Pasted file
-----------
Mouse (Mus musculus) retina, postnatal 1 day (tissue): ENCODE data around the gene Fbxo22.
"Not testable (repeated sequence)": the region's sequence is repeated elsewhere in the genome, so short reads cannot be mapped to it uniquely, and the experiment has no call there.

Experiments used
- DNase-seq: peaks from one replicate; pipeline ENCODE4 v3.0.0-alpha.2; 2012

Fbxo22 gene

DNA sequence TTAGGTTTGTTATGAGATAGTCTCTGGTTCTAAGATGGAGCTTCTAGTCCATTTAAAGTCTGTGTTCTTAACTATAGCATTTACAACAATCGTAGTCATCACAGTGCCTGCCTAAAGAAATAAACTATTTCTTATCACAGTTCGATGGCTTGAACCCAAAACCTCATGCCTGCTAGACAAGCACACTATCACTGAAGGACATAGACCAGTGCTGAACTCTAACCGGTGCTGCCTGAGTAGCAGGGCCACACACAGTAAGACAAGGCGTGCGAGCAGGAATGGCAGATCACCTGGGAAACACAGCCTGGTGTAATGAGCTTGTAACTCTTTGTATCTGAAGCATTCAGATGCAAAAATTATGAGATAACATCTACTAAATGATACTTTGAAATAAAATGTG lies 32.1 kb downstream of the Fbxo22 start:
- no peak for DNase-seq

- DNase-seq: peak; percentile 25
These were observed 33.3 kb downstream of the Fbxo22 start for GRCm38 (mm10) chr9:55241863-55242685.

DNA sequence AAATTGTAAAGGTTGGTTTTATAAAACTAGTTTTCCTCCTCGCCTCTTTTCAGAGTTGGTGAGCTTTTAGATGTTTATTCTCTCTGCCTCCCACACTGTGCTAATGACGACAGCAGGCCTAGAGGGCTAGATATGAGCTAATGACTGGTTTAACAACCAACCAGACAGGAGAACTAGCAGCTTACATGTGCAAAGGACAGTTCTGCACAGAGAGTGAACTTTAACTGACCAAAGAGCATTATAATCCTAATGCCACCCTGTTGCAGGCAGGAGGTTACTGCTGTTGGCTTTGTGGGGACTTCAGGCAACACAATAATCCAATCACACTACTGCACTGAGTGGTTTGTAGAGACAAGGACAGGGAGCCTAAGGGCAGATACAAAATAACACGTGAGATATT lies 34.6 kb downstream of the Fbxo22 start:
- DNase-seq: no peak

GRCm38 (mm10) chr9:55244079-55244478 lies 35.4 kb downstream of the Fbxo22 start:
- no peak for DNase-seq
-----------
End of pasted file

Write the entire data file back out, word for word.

Mouse (Mus musculus) retina, postnatal 1 day (tissue): ENCODE data around the gene Fbxo22.
"Not testable (repeated sequence)": the region's sequence is repeated elsewhere in the genome, so short reads cannot be mapped to it uniquely, and the experiment has no call there.

Experiments used
- DNase-seq: peaks from one replicate; pipeline ENCODE4 v3.0.0-alpha.2; 2012

Fbxo22 gene

DNA sequence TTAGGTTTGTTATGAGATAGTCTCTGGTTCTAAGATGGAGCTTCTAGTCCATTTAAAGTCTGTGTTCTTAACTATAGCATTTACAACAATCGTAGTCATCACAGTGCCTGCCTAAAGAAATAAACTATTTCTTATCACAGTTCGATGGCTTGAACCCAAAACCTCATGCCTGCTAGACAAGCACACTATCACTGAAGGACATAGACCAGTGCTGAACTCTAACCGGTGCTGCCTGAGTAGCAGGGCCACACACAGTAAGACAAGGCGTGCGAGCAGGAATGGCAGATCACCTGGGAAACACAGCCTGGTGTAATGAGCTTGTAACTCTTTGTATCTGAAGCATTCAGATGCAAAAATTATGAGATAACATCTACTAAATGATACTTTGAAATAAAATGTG lies 32.1 kb downstream of the Fbxo22 start:
- no peak for DNase-seq

- DNase-seq: peak; percentile 25
These were observed 33.3 kb downstream of the Fbxo22 start for GRCm38 (mm10) chr9:55241863-55242685.

DNA sequence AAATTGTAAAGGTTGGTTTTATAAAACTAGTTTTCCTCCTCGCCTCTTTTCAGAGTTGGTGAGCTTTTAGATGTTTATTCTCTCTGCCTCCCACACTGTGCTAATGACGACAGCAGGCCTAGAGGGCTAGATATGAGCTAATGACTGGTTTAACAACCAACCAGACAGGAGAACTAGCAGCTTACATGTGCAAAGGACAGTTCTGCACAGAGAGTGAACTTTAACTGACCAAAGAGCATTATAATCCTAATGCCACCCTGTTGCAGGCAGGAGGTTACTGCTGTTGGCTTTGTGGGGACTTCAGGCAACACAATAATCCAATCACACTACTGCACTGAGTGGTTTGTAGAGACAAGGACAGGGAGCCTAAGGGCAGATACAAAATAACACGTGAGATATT lies 34.6 kb downstream of the Fbxo22 start:
- DNase-seq: no peak

GRCm38 (mm10) chr9:55244079-55244478 lies 35.4 kb downstream of the Fbxo22 start:
- no peak for DNase-seq